Kuching for me is more of a home than just a city

Kuching for me is more of a home than just a city. I grew up in this town which transformed from a relatively small town with small shopping arcade in Kenyalang Park to what she has today big malls such as The Spring and The Boulevard.

Nevertheless, Kuching has created herself a unique and niche status in my heart. I believe that most Kuching folks will raise their hands and feet in agreement with me. Having worked in metropolitan cities such as Kuala Lumpur and Singapore over the years, I still opt the Cat City in the end as my final destination. Currently in my mid thirty and travelled almost round the globe horizontally, there is no place which can replace Kuching in my heart because it is part of me and having to grow up in the city, forms the characters in me. I am glad I have made the decision to move back. From the moment I touched down, the sense of familiarity and homeliness started to fill my once lonely heart. Yeah! That is what I am talking about.

First, Kuching is all about the people. Kuchingites as some people call us, are extremely warm and welcoming. The moment you step out from your house, you are bound to bump into someone you know. It is great, isnt’ it? Kuching folks have deep understanding of the diverse ethnic cultures and religions that form the part and parcel of their lives. You will witness people from all walks of lives and from various religion backgrounds sitting together in coffee shops enjoying their food without any suspicion or racial uneasiness. Such bond of racial harmony has earned Kuching the award of City of Unity.

The Cat City, with her long history dated back to 19th-Century and certain degree of ‘laid-back’ lifestyle, creates herself special quaintness and unique atmosphere where I want to live in rather than hectic and forever stuck-in-the-traffic jam situation in Kuala Lumpur. Even though the city has not been recognized as UNESCO Heritage site, there are areas such as the Kuching Old Town (covering areas of Main Bazaar, Carpenter Street, Padungan, and India Street) and the Fort Margherita which will bring out my childhood memories every time I visit the areas even today. When I was a young, my father used to bring me and my brother for delicious bowls of ‘kolo’ noodle in the Old Town! After that, he would bring us across the Sarawak River via the ‘tambang’ boat to visit Fort Margherita which was once a fort used by the Brooke Dynasty. Today, you are still able to see the buildings’ architecture which is influenced by the Chinese and British architecture. Along the Bishopgate Street and Carpenter Street, century-old trades such as smith works can still be found, thus making the areas tourist attraction of its kind.

Being the typical Kuchingite, food is inevitable. I am proud to announce that Kuching is famous for her ‘Kolo’ noodle, ‘Laksa’, ‘Kueh Chap’, ‘Belachan Bee Hoon’ and last but not least the ‘midin’ vegetable. Well, the list can go on but there is no place in the world outside the state that can imitate the authenticity and taste of the local food. As fast food is ‘fast’ conquering cities around the world, Kuching folks still very much prefer to enjoy their very own local food rather than burgers or pizzas even though modern and contemporary cafes have been mushrooming throughout the cities in recent years. Students that study outside Kuching will often miss their hometown food and the ‘exporting’ of ‘Kolo’ noodles is a common phenomena. Being a harmonious society, food in Kuching is of wide variety due to the rich ethnic diversity. Apart from the Chinese food, the City is too famous for her ‘pansur manok’ (bamboo chicken), fried ‘midin’ vegetable, fried ‘sago’ worms and nevertheless the ‘kuih lapis’ (layer cake).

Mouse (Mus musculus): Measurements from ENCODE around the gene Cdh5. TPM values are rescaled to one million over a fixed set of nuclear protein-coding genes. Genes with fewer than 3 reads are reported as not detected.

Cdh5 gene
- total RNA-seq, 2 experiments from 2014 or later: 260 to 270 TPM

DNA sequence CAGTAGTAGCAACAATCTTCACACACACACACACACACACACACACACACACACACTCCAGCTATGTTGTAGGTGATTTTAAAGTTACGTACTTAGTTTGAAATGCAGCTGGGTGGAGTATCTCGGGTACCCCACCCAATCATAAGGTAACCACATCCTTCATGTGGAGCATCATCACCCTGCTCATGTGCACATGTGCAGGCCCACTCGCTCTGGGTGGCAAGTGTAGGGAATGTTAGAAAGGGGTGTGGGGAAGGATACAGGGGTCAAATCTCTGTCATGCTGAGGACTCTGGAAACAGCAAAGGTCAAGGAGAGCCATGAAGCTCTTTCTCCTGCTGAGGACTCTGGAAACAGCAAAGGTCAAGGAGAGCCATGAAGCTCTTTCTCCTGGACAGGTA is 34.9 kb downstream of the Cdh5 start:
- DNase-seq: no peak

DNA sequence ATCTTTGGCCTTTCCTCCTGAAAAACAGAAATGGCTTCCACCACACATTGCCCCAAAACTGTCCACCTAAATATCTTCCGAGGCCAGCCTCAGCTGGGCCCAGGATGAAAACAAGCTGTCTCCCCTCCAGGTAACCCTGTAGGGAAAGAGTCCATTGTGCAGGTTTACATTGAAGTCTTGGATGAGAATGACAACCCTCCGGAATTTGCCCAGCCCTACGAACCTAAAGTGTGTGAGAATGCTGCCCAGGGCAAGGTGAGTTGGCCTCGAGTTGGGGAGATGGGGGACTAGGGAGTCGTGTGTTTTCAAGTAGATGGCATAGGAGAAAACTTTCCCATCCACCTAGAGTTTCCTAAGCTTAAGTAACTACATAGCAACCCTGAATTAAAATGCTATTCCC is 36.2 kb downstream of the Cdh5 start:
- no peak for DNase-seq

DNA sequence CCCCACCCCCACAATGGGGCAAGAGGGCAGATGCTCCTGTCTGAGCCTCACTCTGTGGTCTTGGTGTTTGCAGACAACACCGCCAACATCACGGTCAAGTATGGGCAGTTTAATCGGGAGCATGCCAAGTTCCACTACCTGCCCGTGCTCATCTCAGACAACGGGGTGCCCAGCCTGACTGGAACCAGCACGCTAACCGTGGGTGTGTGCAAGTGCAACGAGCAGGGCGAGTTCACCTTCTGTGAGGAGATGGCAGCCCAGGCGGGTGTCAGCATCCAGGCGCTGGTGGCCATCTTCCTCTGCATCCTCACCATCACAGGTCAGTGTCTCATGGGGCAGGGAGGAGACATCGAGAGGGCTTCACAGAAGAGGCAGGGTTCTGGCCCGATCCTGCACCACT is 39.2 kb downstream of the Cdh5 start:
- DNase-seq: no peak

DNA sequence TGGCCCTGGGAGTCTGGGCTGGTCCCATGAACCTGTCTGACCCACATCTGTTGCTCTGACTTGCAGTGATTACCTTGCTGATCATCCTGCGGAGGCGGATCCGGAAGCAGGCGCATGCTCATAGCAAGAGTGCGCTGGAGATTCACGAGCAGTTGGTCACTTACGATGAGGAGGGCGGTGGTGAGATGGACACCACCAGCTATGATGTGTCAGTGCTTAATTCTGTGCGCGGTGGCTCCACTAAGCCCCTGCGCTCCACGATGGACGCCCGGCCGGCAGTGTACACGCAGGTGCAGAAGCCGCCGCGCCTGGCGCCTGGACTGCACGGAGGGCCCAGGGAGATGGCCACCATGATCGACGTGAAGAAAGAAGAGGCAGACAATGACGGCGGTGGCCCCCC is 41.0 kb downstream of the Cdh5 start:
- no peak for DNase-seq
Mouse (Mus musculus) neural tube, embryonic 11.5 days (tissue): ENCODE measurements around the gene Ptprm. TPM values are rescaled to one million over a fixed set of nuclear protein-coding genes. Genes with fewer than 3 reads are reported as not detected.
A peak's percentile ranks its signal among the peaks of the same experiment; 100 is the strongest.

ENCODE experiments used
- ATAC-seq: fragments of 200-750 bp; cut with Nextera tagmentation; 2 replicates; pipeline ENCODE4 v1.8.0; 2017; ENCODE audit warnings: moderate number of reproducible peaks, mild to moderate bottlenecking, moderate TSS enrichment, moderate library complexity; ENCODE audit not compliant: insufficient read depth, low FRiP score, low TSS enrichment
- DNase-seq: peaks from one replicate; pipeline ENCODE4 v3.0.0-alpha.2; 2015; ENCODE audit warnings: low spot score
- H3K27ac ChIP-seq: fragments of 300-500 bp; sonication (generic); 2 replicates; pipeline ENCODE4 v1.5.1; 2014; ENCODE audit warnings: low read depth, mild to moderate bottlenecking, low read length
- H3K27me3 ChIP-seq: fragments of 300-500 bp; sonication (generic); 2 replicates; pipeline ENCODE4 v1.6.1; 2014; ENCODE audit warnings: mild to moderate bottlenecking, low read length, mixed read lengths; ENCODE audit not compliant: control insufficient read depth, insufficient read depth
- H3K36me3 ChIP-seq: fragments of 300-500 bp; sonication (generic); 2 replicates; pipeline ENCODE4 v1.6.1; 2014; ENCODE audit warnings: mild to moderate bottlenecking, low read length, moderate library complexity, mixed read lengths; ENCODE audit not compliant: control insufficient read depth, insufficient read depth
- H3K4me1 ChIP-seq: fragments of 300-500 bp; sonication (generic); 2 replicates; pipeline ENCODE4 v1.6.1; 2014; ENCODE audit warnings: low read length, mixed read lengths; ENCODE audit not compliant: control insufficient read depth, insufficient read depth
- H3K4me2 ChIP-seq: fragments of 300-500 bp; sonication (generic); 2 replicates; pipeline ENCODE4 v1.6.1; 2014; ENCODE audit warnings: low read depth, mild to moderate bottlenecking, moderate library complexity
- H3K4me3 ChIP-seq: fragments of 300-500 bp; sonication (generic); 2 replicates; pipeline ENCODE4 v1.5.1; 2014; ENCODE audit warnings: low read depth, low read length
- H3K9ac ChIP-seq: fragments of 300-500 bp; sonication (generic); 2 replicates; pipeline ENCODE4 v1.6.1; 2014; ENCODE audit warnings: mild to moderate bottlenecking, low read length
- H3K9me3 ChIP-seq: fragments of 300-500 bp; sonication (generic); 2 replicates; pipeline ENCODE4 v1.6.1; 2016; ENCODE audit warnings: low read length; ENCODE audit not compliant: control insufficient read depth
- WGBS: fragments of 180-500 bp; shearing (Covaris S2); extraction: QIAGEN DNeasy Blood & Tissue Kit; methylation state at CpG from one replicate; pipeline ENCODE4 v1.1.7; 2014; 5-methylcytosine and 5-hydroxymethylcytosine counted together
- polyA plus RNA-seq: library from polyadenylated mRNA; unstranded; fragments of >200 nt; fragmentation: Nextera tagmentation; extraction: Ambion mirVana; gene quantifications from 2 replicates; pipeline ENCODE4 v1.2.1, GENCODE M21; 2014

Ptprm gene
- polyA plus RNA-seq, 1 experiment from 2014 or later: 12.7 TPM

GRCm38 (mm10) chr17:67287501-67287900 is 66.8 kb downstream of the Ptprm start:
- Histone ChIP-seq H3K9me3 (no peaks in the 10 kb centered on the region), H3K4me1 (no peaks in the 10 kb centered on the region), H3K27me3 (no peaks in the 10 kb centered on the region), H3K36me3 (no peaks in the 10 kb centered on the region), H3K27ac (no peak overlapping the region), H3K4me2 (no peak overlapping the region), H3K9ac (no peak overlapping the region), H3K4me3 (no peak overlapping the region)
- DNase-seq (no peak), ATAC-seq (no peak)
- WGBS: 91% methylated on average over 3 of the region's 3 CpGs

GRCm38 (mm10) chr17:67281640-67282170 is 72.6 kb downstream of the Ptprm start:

In order not to be drifted away in food paradise, Kuching City is a city of recreation and adventure for me. I remembered my parents used to bring us to the Reservoir Park for a walk and watched people playing remote controlled boat on the man-made lake. Far from merely a concrete jungle, Cat City has several other parks for her folks to immerse in such the Friendship Park, Le Park at Civic Centre and Stutong Forest Reserve Park. You will be greeted with pure nature just a mere 30-minute drive from Kuching City. Bako National Park, Fairy Cave, Hot Springs in Annah Rais and Panchor as well as Mount Santubong welcome those who love nature and are adventurous. The beaches are lovely. During my school time, I loved to visit Sarawak Cultural Village and joined the school trips to Mayang Tea Estate.

As much as possible, I hope that Kuching will maintain the quaintness while progressing in tandem with modernization. Being a unique city, I love to see more tourists arrival so that Kuching will have her place charted in the international travel map.

Perhaps, our government with collaboration with private sector are able to put in efforts to lure tourists to Kuching by creating a tourist hub or centre with connectivity to the airport where visitors to Kuching or in-transit are able to experience the miniature of the entire city in it with mini museum portraying the history of Kuching and art gallery for local artists to display as well as sell their artworks. An integrated food court can also be planned to offer people all the best Kuching local food under one roof and those that dine in there may as well be entertained by cultural show performed by the local natives.

Being a parent now, I hope to see more parks where my children will be able to enjoy themselves in the playground while I will do my jogging. Venue for extreme sports such as skateboarding, extreme biking, wall climbing is good as Kuching is lacking such facility.